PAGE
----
This is an mp3 blog attempting to document the gross amount of music I listen to. About once a day, I'll post something I like. If you're a copyright holder on anything I host, get in touch, and we'll settle things in a steel cage instead of a courtroom.

Friday, February 16, 2007

"The revolution is just a t-shirt away" - Billy Bragg

I've become hooked on the insanely good British sitcom Spaced, featuring a pre-Shaun of the Dead Simon Pegg as a stoned, would-be comic artist who lives with an equally-stoned would-be writer under the pretense that they are a professional couple. It's screamingly funny, and it's holding me over 'til Hot Fuzz comes out.

That said, since it IS a British show about young people, the soundtrack features annoying house music making clicks and beeps and skronks over every quiet part. I found myself wishing they'd used some vintage Billy Bragg tracks.

You know when it's okay to admit you rule? When Johnny fuckin' Marr asks to play on your record. Bragg got to that point of radness pretty quickly, too, going from busking to having the greatest British guitar player ever (yeah, I said it) begging for a guest spot in under two years. Not bad for a dude with an electric guitar and no backing band.

After he decided school sucked, he instead spent his days playing music, clocking time with the punk band Riff Raff. The band didn't go anywhere, and like all disillusioned punk rockers, he joined the Army (though he bought his way out of it pretty damn quickly). He began gigging around shithole London clubs, often as a last-minute replacement act , 'cause a lone dude can be mobilized for a last minute show easier than a full band.

in 1984, he put out the Life's a Riot With Spy Vs. Spy mini-LP, and it perfectly crystallized his sound. (Imagine if Woody Guthrie's favorite band was the Clash, to use a well-worn cliche.) It also showcased his split songwriting personality, turning out heartfelt songs of love and loss alongside strident agitprop. To be honest, kids, I've always preferred his songs of the heart more than his songs of the picket line. I guess political songs don't stay as evergreen as the eternal human struggle with love and affection. Like, the Dead Kennedys are one of the single greatest bands ever to play rock music, but "Riot" won't ever worm and wiggle its way into my heart like, for example, Jawbreaker's "Jet Black."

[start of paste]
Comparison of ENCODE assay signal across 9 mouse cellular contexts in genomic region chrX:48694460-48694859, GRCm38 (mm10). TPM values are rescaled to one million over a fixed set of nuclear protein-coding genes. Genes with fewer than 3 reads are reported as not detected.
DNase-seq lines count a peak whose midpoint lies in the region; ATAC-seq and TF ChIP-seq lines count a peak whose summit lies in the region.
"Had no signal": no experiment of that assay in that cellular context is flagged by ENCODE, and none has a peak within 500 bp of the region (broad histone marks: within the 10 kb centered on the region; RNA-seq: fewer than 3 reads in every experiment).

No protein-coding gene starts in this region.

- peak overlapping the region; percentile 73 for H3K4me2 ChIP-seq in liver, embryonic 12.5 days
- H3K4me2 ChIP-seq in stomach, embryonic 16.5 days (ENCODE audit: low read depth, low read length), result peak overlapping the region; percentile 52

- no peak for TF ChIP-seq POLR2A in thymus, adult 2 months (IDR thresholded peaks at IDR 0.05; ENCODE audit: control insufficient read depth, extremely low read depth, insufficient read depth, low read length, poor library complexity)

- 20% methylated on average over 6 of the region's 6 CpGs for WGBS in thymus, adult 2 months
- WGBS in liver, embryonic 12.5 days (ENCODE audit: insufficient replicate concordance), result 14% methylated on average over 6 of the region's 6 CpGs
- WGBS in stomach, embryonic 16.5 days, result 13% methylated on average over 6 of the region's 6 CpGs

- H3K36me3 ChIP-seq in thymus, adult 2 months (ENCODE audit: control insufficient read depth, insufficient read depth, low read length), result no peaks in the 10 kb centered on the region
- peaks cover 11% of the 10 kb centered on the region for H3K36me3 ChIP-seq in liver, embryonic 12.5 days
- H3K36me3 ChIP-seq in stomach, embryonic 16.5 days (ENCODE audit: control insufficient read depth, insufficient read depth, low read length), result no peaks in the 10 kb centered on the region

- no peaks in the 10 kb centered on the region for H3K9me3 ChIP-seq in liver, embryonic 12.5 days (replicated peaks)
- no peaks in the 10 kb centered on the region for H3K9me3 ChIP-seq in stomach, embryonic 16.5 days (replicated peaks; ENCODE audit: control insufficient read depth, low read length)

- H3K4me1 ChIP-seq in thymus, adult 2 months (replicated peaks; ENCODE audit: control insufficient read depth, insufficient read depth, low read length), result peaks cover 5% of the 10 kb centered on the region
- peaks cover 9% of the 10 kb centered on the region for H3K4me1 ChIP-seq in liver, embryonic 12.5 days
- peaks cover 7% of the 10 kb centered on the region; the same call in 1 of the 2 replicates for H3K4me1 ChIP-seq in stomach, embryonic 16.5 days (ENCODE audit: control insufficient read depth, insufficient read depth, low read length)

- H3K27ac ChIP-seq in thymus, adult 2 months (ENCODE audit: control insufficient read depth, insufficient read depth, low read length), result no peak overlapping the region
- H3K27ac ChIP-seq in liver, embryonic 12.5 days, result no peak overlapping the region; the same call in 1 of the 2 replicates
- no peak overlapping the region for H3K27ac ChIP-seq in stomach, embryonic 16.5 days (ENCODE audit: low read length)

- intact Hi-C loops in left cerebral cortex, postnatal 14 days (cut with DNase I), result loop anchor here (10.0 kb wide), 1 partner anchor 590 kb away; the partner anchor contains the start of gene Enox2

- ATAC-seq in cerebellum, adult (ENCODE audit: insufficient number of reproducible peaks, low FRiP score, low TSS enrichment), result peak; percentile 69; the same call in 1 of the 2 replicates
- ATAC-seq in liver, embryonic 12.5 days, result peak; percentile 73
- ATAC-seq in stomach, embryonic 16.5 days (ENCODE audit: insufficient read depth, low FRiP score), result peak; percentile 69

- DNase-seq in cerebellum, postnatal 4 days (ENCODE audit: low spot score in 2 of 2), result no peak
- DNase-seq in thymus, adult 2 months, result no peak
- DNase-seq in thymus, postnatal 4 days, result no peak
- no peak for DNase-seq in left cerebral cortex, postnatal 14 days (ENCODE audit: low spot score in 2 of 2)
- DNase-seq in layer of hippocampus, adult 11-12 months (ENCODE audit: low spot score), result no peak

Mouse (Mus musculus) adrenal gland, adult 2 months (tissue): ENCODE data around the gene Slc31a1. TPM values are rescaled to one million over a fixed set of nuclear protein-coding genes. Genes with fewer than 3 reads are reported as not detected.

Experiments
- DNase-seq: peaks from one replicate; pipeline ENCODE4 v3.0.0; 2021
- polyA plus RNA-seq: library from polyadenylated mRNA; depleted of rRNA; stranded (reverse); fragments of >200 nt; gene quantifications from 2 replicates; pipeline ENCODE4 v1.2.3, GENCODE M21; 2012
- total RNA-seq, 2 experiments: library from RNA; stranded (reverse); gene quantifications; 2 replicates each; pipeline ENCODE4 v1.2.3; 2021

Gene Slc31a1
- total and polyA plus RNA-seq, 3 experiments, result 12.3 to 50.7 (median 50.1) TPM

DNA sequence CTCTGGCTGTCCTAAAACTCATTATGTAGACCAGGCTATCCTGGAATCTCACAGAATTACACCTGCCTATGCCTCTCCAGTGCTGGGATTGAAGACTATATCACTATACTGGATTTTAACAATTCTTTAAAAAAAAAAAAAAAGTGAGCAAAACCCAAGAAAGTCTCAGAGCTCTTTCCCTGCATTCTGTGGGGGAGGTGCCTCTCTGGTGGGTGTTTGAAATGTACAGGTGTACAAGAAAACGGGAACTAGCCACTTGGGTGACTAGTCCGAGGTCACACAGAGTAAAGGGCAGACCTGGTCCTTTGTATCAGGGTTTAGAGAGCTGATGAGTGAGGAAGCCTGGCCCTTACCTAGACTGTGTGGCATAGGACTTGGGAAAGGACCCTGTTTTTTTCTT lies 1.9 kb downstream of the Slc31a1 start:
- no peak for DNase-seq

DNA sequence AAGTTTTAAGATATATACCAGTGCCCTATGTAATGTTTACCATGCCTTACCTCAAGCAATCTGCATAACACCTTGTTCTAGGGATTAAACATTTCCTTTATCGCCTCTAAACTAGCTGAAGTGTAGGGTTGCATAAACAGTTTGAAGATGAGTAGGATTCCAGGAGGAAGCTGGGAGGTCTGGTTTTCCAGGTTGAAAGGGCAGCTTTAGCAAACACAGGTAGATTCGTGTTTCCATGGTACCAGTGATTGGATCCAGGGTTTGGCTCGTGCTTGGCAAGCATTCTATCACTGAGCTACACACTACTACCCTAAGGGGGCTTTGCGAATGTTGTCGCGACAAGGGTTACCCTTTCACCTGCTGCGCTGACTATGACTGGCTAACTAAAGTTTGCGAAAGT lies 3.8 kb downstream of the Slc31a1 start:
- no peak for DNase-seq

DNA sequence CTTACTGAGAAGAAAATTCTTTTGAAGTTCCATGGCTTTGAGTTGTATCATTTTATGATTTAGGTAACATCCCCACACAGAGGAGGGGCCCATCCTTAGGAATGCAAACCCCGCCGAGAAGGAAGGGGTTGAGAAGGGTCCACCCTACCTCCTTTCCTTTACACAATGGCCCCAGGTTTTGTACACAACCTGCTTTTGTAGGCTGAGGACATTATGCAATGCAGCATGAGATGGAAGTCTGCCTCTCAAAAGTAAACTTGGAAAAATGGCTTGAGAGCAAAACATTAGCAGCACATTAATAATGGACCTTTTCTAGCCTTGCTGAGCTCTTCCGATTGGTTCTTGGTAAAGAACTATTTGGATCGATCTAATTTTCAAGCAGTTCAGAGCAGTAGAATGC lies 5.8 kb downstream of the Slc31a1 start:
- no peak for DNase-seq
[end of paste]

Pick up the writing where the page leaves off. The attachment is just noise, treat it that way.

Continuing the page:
Anyway, after bringing John Peel takeout live on BBC Radio 1, Peel played a track, and Bragg started to get a bit of notice. That same year, he released Brewing Up, which was more of the same, but better.

Signing to Elektra for his third (and his best) record, Talking With the Taxman About Poetry, Bragg began expanding his sound a bit, adding the occasional additional instrument or subtle backing vocal. It was 1988's Workers Playtime where things started to go a bit downhill. Though he was still writing killer tunes, he now had a full backing band, and some of what made him unique and interesting started to dissipate. He also had a kid, which, as we all know, slays rock musicians and stand-up comedians.

Still, the worst Billy Bragg album is better than, say, the best grime album, and the two Mermaid Avenue records were pretty good, even if the Wilco halves of both discs tended to put me to sleep.

To Have and Have Not -

Island of No Return -

St. Swithen's Day -

Greetings to the New Brunette -

The Marriage -

Waiting for the Great Leap Forwards -

Accident Waiting to Happen (LP version) -


Post a Comment

<< Home